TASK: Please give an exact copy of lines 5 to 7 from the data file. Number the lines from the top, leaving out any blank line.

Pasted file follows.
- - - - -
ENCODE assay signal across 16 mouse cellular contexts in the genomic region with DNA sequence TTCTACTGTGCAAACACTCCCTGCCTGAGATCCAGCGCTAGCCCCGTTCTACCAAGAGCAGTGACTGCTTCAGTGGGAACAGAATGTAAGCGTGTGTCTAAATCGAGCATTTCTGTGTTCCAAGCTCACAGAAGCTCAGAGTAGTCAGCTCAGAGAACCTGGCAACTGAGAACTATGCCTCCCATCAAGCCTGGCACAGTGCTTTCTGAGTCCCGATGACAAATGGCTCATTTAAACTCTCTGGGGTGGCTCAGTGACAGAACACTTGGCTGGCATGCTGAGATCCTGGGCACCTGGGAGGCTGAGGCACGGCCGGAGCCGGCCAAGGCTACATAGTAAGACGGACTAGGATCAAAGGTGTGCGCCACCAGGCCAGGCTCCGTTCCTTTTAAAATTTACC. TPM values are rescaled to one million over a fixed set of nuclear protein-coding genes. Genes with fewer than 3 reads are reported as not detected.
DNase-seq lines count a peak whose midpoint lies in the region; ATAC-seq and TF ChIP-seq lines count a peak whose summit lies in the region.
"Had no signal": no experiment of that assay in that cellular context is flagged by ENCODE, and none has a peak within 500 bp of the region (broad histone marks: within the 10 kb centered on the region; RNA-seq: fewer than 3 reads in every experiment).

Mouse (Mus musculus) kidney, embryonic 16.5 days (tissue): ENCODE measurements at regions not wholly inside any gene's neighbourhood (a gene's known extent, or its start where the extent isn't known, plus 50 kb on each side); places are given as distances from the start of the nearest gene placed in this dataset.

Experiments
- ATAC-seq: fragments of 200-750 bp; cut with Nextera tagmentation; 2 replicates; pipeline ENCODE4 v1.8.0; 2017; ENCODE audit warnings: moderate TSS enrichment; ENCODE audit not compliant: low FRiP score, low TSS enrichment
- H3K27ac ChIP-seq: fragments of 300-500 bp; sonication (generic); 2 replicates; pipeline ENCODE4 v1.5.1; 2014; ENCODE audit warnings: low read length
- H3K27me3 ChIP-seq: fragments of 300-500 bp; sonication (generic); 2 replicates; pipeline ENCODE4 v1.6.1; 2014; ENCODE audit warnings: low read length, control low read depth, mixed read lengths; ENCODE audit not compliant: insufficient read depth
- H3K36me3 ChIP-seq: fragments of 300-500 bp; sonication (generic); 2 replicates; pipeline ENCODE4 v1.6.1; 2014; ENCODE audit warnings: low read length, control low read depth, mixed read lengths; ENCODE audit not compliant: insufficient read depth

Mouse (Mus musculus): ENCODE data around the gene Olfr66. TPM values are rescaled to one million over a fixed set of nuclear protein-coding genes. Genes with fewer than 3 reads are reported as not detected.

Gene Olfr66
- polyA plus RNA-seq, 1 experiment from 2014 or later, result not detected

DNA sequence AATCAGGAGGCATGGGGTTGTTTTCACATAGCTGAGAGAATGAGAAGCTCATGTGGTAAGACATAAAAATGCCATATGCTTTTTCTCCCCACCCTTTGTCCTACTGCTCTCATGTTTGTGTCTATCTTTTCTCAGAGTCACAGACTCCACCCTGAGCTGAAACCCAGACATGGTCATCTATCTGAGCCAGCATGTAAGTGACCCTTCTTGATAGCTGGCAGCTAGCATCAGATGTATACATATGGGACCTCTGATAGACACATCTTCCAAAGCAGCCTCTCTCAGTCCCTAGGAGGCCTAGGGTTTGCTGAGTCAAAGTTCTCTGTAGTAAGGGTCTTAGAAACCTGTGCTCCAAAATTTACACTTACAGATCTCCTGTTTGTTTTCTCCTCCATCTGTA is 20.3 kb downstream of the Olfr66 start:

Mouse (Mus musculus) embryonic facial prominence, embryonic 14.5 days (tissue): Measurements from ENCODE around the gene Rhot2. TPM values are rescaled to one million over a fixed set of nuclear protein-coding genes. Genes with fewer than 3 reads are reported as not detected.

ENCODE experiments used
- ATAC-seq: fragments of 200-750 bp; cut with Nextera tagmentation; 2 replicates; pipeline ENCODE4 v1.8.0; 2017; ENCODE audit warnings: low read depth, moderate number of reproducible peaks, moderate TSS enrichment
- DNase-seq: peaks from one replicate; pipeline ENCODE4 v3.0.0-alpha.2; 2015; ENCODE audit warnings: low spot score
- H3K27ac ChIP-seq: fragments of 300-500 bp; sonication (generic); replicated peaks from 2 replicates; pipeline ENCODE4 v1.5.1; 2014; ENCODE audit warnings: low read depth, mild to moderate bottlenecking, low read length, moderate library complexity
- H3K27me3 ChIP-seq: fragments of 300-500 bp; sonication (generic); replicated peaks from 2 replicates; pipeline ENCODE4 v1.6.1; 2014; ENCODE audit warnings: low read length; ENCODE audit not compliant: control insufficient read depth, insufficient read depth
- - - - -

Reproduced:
Experiments
- ATAC-seq: fragments of 200-750 bp; cut with Nextera tagmentation; 2 replicates; pipeline ENCODE4 v1.8.0; 2017; ENCODE audit warnings: moderate TSS enrichment; ENCODE audit not compliant: low FRiP score, low TSS enrichment
- H3K27ac ChIP-seq: fragments of 300-500 bp; sonication (generic); 2 replicates; pipeline ENCODE4 v1.5.1; 2014; ENCODE audit warnings: low read length